Four Strategies for Protecting Kids from Sexual Predators
Written by Irene van der Zande, Kidpower Founder and Executive Director
High-profile news stories about children and teens being sexually abused by trusted teachers, religious leaders, and coaches continue to shock parents, educators, and other caring adults across the US. These sad stories are classic examples of how individuals can misuse their positions of trust and power to abuse and coerce kids and of how adults in responsible positions often fail to take adequate action to stop them.
Parents and other concerned adults are left wondering, “What do I need to watch out for? How can I protect my kids? What can I teach them about protecting themselves?”
These four strategies from The Kidpower Book for Caring Adults might have helped to prevent the terrible wrongs done to these children and to bring the people who harmed them to justice much sooner.
1. Put Safety First! Kidpower’s core principle is: The safety and self-esteem of a child are more important than anyone’s embarrassment, inconvenience, or offense. In the Penn State football scandal, for example, any of the many adults who witnessed or learned of Sandusky’s behavior might have prevented years of abuse, helped the kids he had abused much sooner, and protected other victims. Despite their discomfort, their responsibility was to report what happened to the police and to follow up thoroughly to ensure that kids were safe. The damage to everyone’s reputation would have been far less than the damage that was caused because of the failure to take adequate action.
If you suspect that there is a safety problem, especially involving children, take personal responsibility for doing something to address it. This means speaking up persistently and widely until effective action is taken to fix that problem. Don’t just tell someone, even if that person is in a position of authority, and assume that your responsibility is at an end. Follow up to see what is happening. Realize that children and young people who are being abused need help and protection – and that anyone who is abusing them needs to be stopped.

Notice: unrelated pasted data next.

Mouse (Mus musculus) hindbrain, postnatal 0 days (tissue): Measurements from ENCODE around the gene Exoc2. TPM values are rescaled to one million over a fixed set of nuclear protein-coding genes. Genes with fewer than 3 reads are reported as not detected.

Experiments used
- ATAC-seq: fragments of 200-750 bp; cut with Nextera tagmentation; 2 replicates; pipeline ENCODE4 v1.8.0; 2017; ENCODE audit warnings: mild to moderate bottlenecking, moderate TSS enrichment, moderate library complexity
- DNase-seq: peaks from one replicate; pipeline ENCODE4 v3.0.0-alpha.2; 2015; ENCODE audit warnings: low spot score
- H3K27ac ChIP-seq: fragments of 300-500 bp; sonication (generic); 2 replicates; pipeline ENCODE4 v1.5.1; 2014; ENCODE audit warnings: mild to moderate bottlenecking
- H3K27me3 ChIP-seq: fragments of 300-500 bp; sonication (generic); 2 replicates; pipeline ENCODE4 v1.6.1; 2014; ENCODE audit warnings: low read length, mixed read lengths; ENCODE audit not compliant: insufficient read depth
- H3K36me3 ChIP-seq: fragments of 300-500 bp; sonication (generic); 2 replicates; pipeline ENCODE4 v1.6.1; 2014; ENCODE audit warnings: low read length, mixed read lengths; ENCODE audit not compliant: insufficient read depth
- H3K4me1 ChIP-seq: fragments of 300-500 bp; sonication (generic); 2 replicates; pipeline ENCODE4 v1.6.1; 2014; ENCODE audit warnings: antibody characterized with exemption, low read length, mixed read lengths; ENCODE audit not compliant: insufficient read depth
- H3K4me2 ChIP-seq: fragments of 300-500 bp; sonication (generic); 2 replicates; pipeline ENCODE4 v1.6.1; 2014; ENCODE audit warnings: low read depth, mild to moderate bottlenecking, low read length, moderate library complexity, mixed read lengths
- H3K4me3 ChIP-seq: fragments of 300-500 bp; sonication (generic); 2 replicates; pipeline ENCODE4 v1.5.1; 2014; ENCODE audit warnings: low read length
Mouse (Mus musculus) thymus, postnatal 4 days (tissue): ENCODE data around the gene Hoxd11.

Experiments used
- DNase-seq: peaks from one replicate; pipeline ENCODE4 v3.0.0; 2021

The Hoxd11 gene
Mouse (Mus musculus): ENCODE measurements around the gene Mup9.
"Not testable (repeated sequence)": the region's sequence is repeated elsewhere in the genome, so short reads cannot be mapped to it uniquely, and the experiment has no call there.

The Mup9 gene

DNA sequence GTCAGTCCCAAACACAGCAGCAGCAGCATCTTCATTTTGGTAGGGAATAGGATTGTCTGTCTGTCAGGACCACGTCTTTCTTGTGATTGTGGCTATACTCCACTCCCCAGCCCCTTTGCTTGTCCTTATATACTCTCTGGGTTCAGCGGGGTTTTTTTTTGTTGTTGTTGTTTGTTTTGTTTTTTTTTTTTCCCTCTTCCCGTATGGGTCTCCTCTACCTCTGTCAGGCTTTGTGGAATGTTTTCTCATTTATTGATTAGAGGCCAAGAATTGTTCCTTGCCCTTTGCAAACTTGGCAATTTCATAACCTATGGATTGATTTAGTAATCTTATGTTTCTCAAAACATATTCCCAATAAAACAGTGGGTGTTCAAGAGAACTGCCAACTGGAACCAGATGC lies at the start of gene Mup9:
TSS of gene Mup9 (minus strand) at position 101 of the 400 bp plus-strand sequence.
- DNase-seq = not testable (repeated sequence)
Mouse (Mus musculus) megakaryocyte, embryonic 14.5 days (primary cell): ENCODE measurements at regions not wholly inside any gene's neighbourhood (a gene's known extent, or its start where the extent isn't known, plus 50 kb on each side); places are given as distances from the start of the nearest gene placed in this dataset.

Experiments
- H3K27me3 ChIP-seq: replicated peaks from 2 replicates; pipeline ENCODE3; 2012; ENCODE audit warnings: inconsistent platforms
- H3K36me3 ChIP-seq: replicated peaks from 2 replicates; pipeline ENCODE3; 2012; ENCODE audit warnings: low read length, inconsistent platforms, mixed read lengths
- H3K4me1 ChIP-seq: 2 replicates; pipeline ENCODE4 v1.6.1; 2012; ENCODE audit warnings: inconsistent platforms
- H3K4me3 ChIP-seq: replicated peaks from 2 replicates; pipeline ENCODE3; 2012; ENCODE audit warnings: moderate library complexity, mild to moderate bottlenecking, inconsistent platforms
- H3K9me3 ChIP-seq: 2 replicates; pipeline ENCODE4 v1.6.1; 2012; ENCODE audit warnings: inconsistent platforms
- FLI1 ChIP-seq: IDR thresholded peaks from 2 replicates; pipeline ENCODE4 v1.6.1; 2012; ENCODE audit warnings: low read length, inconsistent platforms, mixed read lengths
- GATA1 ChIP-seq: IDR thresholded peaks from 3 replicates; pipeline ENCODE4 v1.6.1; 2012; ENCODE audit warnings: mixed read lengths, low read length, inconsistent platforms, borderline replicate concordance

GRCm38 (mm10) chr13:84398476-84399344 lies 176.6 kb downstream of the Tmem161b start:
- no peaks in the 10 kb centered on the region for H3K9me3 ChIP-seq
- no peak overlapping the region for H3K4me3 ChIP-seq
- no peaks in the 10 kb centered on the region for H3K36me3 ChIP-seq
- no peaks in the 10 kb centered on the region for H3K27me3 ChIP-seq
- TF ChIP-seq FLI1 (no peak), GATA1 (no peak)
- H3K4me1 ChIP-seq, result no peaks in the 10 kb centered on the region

Worthy of Trust: What Organizations Need to Do to Protect Children From Harm describes what makes it hard to speak up in organizations and the four decisions each of us can take that will make a difference.
2. Make sure you know what someone is doing with your kids. Remember that anyone can be an abuser. As parents and other caring adults, we need to face the reality that there are sexual predators who will create opportunities to be alone with kids by doing wonderful things with and for them. And, most of these offenders will seem like really nice people with excellent reputations. Many will even provide truly important services for most of the children they encounter. When people ask me to tell them what a child molester might look like, I say, “Look in the mirror – a molester can look just like anyone else!”